Martin Flanagan: CBI boss aims to build links with Holyrood

CBI director-general Carolyn Fairbairn is expected to tell Scottish business leaders and assorted politicians tonight that in a world of upheaval there is a compelling case for overseas firms to target Scotland for investment.

CBI director-general Carolyn Fairbairn. Picture: Anthony Devlin/PA Wire

But, speaking at the leading business lobby group’s Scotland annual dinner, Fairbairn is expected to say there are various ways – including strong collaboration between Holyrood and the big business community – to put a following wind behind such an aspiration.

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The CBI has previously set out its vision for adding up to £25 billion to the Scottish economy over the next decade. Fairbairn is said to be enthusiastic about First Minister Nicola Sturgeon’s plans to give greater freedoms for schools as a grass roots step to achieving this. She is also expected to urge Holyrood to move quickly on its promise to implement the recommendations of the Barclay Review on business rates north of the Border.

Education and business rates – two of the perennial concerns of the business community. Fairbairn is also expected to urge the Scottish Government to set a clear target for both public and private R&D spending so that progress can be monitored rather than just dwell in the land of pious hope.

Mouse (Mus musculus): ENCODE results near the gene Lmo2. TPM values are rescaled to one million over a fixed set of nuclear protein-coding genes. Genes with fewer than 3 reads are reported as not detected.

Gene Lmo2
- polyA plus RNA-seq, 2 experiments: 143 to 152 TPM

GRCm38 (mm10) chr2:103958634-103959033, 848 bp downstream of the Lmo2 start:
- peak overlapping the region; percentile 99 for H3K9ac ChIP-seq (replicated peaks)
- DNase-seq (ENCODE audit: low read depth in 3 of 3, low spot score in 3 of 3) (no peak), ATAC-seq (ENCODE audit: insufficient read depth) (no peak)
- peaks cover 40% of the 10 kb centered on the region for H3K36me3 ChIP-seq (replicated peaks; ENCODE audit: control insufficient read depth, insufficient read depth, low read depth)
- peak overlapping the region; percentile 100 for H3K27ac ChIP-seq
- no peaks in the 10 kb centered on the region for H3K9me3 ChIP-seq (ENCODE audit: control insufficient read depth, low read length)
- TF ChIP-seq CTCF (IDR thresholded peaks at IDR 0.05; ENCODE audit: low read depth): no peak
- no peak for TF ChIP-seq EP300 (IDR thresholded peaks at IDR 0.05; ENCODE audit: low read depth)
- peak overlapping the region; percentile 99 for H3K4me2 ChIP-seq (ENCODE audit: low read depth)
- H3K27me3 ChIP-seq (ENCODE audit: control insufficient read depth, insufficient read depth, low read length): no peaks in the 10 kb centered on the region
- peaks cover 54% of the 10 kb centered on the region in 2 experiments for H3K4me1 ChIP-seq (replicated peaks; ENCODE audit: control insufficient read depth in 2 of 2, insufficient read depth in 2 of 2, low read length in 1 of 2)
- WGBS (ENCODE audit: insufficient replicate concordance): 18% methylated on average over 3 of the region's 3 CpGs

She is also expected to call for Holyrood to establish a Scottish business-led productivity taskforce to help address an apparently intractable problem that acts as a brake on the UK economy and is ultimately a depressant on wages and living standards.

In an ideal world such Holyrood/business collaboration might lead foreign investors away from questioning why to invest in Scotland, but rather think why not?

Ale and hearty

The Good Pub Guide’s latest annual survey of UK beer prices has for the first time broken out the Scottish Islands figures separately from the Scottish mainland and put the former in the “expensive” segment.

The average price of a pint on the islands is £3.80 compared with £3.67 on the mainland. Transport lies at the heart of the disparity: it obviously costs more to transport ale to the islands and that is reflected in the price.

Islanders can only console themselves that they are not paying the “rip-off” prices of Londoners (£4.20), and hope the craft beer industry puts down roots locally!